DB2 creates the additional XML table space XTAB0000 as partitioned by growth UTS because the base table space is not partitioned. The following information in Listing 2 is from the DB2 Administration Tool that shows a P in column T (Type): Listing 2. DB2 Administration ToolDB2 Admin ------------------ DBT2 Table Spaces --------------- Row 1 to 2 of 2 Command ===> Scroll ===> CSR Commands: GRANT MIG DIS STA STO ALL Line commands: T - Tables D - Database A - Auth G - Storage group ICS - Image copy status DIS - Display table space STA - Start table space STO - Stop table space ? - Show all line commands Select Name DB Name Parts Segsz T L * * * * * * ------ -------- -------- ----------- - TS1 XMLTSTDB 0 64 Y XTAB0000 XMLTSTDB 1 4 P Y ******************************* Bpool * L E S I C Tables * * * * * * Act. pages *

------ - - - - - ------ ----------BP1 A N A N Y 1 1 -1 -1

BP16K0 X N A Y Y END OF DB2 DATA

*******************************

If you do not have DB2 Administration Tool available, you will get the same results with a simple DB2 catalog query, as shown in Listing 3. Listing 3. Catalog Query for XML table spacesSELECT NAME, TYPE, BPOOL, SEGSIZE, PARTITIONS AS PART, MAXPARTITIONS AS MAXPART, LOCKRULE FROM SYSIBM.SYSTABLESPACE WHERE DBNAME='XMLTSTDB' ---------+---------+---------+---------+---------+---------+--------+-----NAME TYPE BPOOL SEGSIZE PART MAXPART LOCKRULE ---------+---------+---------+---------+---------+---------+--------+-----TS1 BP1 64 0 0 A XTAB0000 P BP16K0 4 1 256 X DSNE610I NUMBER OF ROWS DISPLAYED IS 2 DSNE616I STATEMENT EXECUTION WAS SUCCESSFUL, SQLCODE IS 100

You can also see that DB2 provided a value of 256 for MAXPARTITIONS. XTAB0000 contains the implicitly created table which stores the actual XML data, XTAB1 in our case. SYSIBM.SYSTABLES shows a P in column TYPE to indicate an XML table, as shown in Listing 4. Listing 4. Catalog Query for XML tablesSELECT TSNAME, TYPE, NAME FROM SYSIBM.SYSTABLES WHERE DBNAME='XMLTSTDB' ---------+---------+---------+---------+---------+---------+--------TSNAME TYPE NAME ---------+---------+---------+---------+---------+---------+--------TS1 T TAB1 XTAB0000 P XTAB1 DSNE610I NUMBER OF ROWS DISPLAYED IS 2 DSNE616I STATEMENT EXECUTION WAS SUCCESSFUL, SQLCODE IS 100

In Listing 5, SYSIBM.SYSINDEXES shows that there are two indexes created implicitly. Listing 5. Catalog Query for XML related indexesSELECT SUBSTR(NAME, 1, 20) AS IXNAME, SUBSTR(CREATOR, 1, 20) AS CREATOR, SUBSTR(TBNAME, 1, 20) AS TBNAME, UNIQUERULE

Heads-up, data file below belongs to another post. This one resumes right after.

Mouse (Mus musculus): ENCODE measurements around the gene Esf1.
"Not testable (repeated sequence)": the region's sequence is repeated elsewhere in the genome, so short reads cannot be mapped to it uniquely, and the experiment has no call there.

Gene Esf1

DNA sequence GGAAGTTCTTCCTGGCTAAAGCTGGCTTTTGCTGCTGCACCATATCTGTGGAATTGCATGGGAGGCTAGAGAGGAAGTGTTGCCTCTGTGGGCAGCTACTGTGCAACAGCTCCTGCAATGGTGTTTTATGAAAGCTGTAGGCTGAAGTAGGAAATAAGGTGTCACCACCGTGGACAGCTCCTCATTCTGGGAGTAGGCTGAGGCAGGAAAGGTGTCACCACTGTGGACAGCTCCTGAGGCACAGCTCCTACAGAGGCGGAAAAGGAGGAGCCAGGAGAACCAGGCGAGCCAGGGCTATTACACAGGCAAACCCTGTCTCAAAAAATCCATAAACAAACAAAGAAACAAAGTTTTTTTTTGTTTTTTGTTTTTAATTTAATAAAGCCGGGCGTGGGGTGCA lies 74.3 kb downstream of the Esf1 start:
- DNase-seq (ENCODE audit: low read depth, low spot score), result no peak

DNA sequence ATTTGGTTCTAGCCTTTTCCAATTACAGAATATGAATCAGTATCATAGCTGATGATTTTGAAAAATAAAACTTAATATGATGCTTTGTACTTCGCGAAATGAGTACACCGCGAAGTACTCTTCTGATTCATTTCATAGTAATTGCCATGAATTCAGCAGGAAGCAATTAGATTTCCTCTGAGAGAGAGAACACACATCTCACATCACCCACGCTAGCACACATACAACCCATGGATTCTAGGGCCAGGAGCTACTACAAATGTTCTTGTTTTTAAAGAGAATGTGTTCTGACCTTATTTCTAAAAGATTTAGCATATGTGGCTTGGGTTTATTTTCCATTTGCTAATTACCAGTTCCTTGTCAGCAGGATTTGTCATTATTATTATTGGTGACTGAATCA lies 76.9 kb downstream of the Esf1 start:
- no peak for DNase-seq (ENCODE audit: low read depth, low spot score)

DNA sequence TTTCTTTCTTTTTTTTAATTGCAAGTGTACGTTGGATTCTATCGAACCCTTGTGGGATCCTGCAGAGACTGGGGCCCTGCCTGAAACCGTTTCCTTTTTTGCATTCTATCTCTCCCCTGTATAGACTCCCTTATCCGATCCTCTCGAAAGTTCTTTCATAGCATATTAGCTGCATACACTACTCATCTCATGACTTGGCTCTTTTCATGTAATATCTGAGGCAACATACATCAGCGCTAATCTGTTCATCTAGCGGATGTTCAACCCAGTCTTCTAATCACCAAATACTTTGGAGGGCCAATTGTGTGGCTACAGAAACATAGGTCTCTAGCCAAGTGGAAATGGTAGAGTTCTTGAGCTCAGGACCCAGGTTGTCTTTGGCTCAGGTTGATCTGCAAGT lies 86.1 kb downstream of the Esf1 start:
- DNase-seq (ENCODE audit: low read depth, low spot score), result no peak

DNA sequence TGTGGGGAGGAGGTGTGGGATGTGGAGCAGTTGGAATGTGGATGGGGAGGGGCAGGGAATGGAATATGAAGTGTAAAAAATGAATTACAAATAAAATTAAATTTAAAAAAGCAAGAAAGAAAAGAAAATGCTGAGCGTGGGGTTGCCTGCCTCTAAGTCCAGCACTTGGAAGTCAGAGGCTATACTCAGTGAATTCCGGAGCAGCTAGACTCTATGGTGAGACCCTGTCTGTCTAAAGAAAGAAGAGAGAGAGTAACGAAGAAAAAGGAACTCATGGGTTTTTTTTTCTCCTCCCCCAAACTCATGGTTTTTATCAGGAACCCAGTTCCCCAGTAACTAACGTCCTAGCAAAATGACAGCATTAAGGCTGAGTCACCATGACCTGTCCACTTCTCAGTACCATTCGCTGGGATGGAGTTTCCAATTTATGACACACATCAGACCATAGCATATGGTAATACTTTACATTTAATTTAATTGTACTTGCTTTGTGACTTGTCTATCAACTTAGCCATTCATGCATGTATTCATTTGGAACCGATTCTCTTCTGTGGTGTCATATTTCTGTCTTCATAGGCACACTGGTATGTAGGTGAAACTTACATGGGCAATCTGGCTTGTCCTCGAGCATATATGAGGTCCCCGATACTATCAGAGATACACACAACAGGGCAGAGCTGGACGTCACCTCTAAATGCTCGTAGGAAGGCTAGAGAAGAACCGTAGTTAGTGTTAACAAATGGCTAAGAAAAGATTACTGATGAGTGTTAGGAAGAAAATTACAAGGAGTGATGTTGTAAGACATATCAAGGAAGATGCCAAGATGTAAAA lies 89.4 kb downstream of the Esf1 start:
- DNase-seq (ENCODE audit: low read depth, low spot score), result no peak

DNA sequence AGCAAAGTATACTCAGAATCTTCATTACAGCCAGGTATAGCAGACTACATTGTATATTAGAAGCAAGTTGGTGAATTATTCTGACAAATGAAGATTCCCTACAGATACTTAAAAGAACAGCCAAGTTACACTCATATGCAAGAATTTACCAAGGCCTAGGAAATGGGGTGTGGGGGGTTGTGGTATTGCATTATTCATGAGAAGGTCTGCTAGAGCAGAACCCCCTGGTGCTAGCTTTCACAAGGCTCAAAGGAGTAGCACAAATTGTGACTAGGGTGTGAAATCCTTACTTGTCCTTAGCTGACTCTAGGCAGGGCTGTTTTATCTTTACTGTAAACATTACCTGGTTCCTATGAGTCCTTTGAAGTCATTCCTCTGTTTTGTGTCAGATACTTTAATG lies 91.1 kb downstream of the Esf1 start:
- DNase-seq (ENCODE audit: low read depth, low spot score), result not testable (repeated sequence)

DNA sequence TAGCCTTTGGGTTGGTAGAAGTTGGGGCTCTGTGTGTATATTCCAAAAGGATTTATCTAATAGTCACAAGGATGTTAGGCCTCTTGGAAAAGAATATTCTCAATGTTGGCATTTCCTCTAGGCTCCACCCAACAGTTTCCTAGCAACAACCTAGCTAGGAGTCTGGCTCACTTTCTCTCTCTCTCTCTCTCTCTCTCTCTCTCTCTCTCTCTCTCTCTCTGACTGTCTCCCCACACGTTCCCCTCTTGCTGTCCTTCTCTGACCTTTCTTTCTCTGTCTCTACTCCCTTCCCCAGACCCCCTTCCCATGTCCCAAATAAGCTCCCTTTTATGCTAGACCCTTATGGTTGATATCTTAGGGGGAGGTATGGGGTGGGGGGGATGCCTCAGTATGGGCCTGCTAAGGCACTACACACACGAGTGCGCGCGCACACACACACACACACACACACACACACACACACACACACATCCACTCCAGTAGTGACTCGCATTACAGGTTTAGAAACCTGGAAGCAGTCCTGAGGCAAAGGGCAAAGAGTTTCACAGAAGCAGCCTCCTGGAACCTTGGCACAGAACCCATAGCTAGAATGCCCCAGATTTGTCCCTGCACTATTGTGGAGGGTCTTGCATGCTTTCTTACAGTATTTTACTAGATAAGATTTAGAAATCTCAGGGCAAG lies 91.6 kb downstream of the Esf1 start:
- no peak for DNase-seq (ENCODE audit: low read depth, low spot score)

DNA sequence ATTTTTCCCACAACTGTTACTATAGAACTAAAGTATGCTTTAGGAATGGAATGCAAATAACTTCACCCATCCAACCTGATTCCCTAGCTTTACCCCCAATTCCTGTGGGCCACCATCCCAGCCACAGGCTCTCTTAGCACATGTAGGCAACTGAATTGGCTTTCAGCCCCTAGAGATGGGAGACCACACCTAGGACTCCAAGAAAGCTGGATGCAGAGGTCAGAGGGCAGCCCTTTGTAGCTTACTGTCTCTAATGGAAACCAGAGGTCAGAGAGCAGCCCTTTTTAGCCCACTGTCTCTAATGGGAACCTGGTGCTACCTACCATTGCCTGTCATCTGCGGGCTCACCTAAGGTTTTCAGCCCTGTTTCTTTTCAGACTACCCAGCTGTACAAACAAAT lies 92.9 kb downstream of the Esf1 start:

FROM SYSIBM.SYSINDEXES WHERE DBNAME='XMLTSTDB' ---------+---------+---------+---------+---------+---------+--------IXNAME CREATOR TBNAME UNIQUERULE ---------+---------+---------+---------+---------+---------+--------I_DOCIDTAB1 XMLTST TAB1 X IX1 XMLTST TAB1 U I_NODEIDXTAB1 XMLTST XTAB1 N DSNE610I NUMBER OF ROWS DISPLAYED IS 3

Index IX1 was created on table TAB1 to enforce uniqueness of column ID. Whereas I_NODEIDXTAB1 is used for XML table XTAB1, I_DOCIDTAB1 is defined on the additional column DB2_GENERATED_DOCID_FOR_XML. See this column in the DB2 catalog query shown in Listing 6. It is used internally but, from the recovery perspective, may become important as you will see in a later example. Listing 6. Catalog Query for XML related columnsSELECT COLNO, COLTYPE, NAME FROM SYSIBM.SYSCOLUMNS WHERE TBNAME='TAB1' AND TBCREATOR='XMLTST' ORDER BY COLNO ---------+---------+---------+---------+---------+---------+--------COLNO COLTYPE NAME ---------+---------+---------+---------+---------+---------+--------1 INTEGER ID 2 VARCHAR MESSAGE_ID 3 XML XML_FILE 4 BIGINT DB2_GENERATED_DOCID_FOR_XML DSNE610I NUMBER OF ROWS DISPLAYED IS 4

Be aware that this storage structure requires the XML table space to be included in your backup strategy. There is no implicit image copy of XML table spaces if you run the copy utility on the base table space. You should also ensure a common point of consistency for the base table space and the XML table space if a point in time recovery should be required. As shown in Listing 7, after the objects have been created, an SQL script or program is used to populate the table with XML documents. Image copies with a subsequent QUIESCE are taken to ensure a common point of consistency: Listing 7. Running the copy utility for XML related table spaces//DSNUPROC